News of President Donald TrumpDonald TrumpJan. 6 panel plans to subpoena Trump lawyer who advised on how to overturn election Texans chairman apologizes for 'China virus' remark Biden invokes Trump in bid to boost McAuliffe ahead of Election Day MORE and the first lady contracting COVID-19 has rocked the political world. He tweeted early Friday morning, "Tonight, @FLOTUS and I tested positive for COVID-19. We will begin our quarantine and recovery process immediately. We will get through this TOGETHER!"
Health care experts think the president's case can be a teachable moment.
As a physician who has repeatedly witnessed the suffering caused by this disease, I am particularly concerned about the president’s health. Even without knowing details of his medical history, it’s clear his age and obesity place him at high risk for severe illness or even death.
I wish him and his wife a speedy recovery, and I hope that the cluster of cases at the White House remains small.
To some, the president’s infection was unexpected, but many in the medical community are much less surprised. COVID-19 can be spread even by asymptomatic people, making it extremely dangerous.
Despite the White House’s frequent testing, there were missed opportunities to reduce the risk of transmission of this particular outbreak. Large rallies and events with minimal social distancing, as well as a reluctance to wear a mask, will put even the leader of the free world at grave risk.
This news is a grim reminder that a viral threat anywhere is a viral threat everywhere. No one is truly safe. And contrary to anyone’s opinion, COVID-19 is not going to disappear anytime soon. In fact, some experts predict that the virus is going to get worse in the colder months before it gets better.
The good news is that there are steps each of us can take to stop this virus. Masks prevent people, including those who are asymptomatic or pre-symptomatic, from spreading COVID-19 to others. Evidence suggests that widespread mask-wearing could reduce COVID-19 deaths by 50 percent. The Centers for Disease Control and Prevention Director Robert Redfield said, "If we could get everybody to wear a mask right now, I think in four, six, eight weeks we could bring this epidemic under control." Social distancing reduces transmission within and between groups by limiting routes of potential exposure; mathematical models indicate that these efforts can dramatically “flatten the curve." Influenza vaccination prevents catching and dying of the flu, but this year the resultant reduction in flu cases will also allow overburdened health care systems to focus on COVID-19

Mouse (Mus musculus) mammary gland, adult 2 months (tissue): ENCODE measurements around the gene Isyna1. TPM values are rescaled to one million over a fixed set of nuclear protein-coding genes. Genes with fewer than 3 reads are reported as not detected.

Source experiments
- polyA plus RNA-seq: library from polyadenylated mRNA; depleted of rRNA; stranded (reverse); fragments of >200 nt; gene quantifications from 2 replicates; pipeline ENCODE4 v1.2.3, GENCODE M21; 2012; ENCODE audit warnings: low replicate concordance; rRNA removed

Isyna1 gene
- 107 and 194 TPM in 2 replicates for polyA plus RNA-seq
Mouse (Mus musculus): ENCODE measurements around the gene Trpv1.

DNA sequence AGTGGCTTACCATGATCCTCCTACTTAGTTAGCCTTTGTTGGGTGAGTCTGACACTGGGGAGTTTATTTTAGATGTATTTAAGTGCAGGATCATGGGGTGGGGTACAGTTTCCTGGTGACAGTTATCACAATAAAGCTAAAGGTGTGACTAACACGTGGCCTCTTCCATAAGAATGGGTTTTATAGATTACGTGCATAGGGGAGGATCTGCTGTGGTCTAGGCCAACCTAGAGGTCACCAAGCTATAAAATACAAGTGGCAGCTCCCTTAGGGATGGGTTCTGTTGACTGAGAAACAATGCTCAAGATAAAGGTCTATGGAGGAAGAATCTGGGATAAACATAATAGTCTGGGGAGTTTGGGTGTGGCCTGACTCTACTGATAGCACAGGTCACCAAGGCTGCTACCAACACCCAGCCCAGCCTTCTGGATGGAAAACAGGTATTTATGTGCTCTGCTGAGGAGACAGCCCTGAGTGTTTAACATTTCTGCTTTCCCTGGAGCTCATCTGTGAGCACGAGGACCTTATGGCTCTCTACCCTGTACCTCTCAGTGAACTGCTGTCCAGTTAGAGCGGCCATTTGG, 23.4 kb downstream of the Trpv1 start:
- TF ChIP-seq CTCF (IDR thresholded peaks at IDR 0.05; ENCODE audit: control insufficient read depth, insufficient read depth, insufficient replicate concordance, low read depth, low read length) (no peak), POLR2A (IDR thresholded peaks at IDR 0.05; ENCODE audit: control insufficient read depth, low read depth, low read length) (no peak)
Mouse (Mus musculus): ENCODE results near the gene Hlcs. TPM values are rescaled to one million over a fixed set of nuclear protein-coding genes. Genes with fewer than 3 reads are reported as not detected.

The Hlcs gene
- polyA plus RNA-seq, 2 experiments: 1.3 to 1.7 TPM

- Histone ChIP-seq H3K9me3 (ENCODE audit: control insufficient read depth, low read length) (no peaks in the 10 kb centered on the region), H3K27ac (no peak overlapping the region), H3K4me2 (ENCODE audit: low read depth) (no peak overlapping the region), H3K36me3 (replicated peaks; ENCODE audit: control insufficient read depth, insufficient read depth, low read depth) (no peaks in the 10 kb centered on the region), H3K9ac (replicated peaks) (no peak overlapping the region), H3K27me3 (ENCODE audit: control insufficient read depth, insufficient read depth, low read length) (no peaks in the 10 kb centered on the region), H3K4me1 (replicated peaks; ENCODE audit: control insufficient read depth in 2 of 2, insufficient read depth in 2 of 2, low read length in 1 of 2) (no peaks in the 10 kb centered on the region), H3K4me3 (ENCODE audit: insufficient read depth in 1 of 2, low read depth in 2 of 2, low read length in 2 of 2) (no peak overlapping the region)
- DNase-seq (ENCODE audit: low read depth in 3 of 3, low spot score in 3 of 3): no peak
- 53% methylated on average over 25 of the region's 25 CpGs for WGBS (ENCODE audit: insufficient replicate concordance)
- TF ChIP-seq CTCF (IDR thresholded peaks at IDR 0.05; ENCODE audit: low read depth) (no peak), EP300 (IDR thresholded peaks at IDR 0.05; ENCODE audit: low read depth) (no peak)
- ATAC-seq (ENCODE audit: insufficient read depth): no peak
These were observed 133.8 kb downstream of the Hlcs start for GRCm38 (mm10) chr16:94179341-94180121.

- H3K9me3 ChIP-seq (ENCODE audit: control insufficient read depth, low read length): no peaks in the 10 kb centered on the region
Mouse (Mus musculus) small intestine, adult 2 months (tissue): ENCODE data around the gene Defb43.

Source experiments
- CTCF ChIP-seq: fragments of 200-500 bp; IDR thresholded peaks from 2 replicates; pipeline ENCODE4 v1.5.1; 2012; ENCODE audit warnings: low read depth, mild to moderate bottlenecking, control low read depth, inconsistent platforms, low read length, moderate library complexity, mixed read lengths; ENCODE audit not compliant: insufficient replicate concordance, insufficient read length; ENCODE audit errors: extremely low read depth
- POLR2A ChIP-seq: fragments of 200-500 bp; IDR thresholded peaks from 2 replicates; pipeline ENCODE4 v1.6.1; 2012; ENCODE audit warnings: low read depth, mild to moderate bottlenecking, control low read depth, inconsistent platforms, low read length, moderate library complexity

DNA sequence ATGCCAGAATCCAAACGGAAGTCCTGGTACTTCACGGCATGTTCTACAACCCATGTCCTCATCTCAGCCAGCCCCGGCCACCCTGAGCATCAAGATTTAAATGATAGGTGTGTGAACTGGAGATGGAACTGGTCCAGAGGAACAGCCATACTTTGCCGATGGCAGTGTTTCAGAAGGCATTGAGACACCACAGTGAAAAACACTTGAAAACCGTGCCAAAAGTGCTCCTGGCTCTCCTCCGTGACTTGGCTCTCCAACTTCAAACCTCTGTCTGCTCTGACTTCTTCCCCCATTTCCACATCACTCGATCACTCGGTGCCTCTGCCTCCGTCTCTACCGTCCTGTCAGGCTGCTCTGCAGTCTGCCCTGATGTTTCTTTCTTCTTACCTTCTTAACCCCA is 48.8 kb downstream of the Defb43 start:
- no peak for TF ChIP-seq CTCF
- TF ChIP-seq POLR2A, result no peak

This virus does not respect partisan boundaries. More than ever, we need to be united in our response. There is nothing liberal or conservative about following science and acting to limit the transmission of a deadly illness. Similarly, our leaders should not inject politics where they do not belong in public health. Politicians need to stop interfering with research, the drug approval process, or vaccine development; they should not attack or undermine our public health leaders and institutions for partisan gain, nor amplify politically convenient but scientifically dubious recommendations or theories.
I wish the president and first lady good health. I also hope this event can be a turning point in the American response to the pandemic such that we finally work together to stop the spread of this terrible disease.
Zahir Kanjee M.D., MPH, is a hospital medicine physician at Beth Israel Deaconess Medical Center and Assistant Professor of Medicine at Harvard Medical School.